Friday, September 29, 2006

Focus on local real estate

The New York Times' real estate section has a feature today on Blue Ridge, Georgia: Out of Atlanta, Into the Mountains (You may have to register to read this.)
Included, a nice photo of the Blue Ridge Scenic Railway train in front of the main street storefronts (including those nasty power lines that always discourage me from photographing), and a profile of the 1000-resident town that focuses why it's popular for new residents:
Blue Ridge is the first significant mountain destination along the Georgia Mountain Parkway, the four-lane highway running north from Atlanta that opened two decades ago, sparking today’s boom in second-home ownership. Until then, Blue Ridge was mostly a quiet agricultural community, developed on land taken from the Cherokee Indians in the 19th century.
Thus, it’s no surprise that Atlantans are high on the area — it’s close but not too close. “We’re just far away enough to make it a perfect weekend getaway"...
...With the many Floridians in Blue Ridge, the appeal is much the same. Even though the town is not exactly a short drive away — figure at least 10 hours from South Florida — it’s still about the closest mountain destination from the Sunshine State. And after so many years, that Florida populace has taken on a life of its own, a community within a community. “The best-kept secret is all the cops and firemen from Florida,” said Bob Stevens, a fire battalion chief from Boca Raton who visits his second home in Blue Ridge at least four times a year.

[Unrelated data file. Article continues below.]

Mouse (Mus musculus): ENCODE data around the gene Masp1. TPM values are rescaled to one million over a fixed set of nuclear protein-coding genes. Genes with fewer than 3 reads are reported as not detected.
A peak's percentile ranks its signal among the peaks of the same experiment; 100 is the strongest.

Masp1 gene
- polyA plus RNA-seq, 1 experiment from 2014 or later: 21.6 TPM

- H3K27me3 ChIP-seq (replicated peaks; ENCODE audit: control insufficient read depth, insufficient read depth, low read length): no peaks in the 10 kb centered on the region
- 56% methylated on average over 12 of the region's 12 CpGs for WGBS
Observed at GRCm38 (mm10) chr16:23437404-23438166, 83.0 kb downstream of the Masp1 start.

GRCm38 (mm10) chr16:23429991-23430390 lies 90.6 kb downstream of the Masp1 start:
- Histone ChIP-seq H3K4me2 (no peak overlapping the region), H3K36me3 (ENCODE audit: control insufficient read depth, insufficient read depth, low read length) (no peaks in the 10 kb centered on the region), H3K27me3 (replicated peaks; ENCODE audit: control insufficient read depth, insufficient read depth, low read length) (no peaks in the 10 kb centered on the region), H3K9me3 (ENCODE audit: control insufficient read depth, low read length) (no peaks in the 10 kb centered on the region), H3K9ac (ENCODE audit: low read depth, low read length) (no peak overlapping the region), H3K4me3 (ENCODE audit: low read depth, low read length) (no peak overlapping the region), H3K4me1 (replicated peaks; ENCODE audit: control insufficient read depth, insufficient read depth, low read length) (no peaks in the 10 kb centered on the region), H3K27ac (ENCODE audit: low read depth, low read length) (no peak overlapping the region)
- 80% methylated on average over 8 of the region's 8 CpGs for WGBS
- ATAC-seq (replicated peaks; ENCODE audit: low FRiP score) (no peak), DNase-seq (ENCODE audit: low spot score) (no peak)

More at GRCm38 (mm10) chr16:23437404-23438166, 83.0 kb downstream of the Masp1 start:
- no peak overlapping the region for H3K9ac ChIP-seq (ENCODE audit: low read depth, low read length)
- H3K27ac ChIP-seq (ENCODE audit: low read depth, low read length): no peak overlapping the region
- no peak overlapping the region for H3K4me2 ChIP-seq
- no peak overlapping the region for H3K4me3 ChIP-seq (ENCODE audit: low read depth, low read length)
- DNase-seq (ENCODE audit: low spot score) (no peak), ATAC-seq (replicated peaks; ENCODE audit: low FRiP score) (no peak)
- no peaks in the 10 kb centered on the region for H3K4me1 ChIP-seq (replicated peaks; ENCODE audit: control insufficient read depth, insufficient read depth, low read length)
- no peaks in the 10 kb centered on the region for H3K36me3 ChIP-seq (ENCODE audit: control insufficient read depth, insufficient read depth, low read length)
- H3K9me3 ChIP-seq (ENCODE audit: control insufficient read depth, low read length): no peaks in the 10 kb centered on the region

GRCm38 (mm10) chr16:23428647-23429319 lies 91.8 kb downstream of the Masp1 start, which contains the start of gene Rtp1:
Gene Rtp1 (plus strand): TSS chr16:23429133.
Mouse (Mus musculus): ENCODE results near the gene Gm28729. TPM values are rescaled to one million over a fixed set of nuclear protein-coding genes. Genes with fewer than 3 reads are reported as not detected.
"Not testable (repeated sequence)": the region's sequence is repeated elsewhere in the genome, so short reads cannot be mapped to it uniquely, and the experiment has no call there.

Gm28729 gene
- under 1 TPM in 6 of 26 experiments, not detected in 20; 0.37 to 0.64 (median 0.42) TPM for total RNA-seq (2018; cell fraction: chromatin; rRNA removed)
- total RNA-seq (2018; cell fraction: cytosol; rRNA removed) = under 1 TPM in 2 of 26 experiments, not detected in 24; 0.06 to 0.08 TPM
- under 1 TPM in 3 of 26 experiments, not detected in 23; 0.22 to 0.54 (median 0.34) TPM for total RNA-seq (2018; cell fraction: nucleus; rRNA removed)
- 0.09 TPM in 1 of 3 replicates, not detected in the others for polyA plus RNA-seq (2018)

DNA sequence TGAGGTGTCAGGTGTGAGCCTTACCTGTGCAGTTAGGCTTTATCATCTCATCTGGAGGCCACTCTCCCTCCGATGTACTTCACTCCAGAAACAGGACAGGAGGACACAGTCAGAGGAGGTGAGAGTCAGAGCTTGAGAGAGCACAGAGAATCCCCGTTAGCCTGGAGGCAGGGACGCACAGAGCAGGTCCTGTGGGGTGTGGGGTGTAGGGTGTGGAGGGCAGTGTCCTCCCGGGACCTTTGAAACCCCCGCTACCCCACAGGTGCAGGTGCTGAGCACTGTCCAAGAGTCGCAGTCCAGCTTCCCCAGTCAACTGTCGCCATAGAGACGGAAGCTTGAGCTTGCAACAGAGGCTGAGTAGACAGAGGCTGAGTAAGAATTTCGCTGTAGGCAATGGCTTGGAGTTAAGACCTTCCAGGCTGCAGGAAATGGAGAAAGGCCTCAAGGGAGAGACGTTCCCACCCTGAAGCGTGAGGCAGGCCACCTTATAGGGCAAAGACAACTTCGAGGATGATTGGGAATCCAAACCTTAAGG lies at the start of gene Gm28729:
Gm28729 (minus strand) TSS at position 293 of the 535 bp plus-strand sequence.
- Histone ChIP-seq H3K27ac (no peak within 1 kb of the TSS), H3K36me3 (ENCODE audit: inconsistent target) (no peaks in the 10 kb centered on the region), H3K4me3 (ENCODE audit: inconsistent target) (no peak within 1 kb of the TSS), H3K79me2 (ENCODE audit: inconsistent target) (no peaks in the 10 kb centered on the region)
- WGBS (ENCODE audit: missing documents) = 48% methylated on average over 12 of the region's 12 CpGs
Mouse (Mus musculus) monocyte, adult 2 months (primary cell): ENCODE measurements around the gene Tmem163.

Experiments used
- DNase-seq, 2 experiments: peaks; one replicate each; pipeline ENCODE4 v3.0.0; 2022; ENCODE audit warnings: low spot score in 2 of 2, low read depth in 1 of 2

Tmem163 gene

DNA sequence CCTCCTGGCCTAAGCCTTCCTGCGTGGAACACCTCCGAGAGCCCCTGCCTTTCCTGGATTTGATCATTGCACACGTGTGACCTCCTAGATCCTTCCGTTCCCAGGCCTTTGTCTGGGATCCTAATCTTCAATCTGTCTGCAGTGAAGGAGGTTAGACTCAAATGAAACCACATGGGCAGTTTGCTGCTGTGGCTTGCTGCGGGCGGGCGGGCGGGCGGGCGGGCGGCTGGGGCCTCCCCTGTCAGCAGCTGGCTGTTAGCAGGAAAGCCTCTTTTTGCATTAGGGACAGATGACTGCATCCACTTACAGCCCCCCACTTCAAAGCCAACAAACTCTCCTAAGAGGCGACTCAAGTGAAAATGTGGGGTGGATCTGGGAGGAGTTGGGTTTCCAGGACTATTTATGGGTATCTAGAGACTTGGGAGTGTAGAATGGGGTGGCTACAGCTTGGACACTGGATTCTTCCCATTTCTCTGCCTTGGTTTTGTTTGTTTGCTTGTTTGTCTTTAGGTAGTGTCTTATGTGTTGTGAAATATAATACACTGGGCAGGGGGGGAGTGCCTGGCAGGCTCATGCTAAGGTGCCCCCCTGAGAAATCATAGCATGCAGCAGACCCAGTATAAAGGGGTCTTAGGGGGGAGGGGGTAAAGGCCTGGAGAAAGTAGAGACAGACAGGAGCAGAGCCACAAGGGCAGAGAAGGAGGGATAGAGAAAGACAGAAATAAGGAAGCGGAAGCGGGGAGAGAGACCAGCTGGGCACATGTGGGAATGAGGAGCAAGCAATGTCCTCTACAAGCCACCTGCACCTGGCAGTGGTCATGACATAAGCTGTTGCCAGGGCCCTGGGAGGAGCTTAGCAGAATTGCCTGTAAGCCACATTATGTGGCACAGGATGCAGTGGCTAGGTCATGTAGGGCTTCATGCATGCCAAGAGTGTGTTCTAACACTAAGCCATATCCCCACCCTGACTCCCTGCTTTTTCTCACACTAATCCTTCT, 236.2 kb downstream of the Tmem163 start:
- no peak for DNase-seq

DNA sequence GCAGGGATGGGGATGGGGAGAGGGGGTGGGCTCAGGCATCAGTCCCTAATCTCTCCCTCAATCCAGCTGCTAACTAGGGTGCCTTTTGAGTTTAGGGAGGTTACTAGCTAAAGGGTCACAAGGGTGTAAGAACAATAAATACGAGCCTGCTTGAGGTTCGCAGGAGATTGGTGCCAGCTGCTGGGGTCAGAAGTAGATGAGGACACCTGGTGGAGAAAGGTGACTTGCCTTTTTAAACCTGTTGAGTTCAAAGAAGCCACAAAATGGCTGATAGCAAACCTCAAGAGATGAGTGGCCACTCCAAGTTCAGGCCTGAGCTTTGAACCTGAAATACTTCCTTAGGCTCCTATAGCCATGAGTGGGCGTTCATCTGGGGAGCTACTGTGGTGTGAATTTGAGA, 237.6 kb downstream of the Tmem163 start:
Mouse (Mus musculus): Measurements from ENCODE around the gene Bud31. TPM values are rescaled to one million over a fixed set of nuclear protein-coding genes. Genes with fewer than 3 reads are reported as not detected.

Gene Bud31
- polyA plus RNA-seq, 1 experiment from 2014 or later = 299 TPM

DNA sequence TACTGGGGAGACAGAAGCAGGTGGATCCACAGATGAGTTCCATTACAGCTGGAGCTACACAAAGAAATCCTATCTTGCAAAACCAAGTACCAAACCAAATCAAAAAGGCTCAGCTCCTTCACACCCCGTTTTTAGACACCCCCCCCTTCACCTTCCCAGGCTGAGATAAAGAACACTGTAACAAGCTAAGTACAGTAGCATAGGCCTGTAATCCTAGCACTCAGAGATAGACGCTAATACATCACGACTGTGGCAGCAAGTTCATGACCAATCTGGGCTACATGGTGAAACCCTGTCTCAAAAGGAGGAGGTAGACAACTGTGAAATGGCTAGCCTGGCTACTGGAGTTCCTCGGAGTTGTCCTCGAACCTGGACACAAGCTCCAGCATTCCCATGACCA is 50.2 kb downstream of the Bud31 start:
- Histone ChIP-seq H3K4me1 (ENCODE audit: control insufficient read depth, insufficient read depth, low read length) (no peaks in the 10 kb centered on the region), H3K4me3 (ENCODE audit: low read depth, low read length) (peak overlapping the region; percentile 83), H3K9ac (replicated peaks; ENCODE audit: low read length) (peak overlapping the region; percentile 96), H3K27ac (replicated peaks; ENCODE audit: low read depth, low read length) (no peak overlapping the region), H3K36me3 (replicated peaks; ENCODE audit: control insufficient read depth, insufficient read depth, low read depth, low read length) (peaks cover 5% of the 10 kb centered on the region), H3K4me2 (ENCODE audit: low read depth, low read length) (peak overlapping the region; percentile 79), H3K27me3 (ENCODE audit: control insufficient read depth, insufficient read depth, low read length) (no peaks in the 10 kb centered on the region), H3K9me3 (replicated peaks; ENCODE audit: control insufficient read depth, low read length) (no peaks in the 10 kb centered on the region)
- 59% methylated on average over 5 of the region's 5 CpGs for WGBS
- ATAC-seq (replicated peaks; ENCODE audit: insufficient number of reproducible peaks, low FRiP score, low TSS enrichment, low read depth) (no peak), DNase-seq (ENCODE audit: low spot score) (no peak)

2 comments:

susan said...

Thanks for the link to the NYT article on Blue Ridge. We moved to Blue Ridge in the 60s when my dad retired from the Army and I was 10. The Floridians had already started the migration north to Blue Ridge as early as that. It is a great town and surrounding area, no wonder so many folks are moving in! Love your blog, nice to see some local pictures! - susan from ellijay

Rebekiah- from Blue Ridge said...

I was born and raised here in Blue Ridge. I used to volunteer for the Blue Ridge Scenic Railway before my mom had a stroke in 1998. You couldn't pay me to leave the beautiful mountains.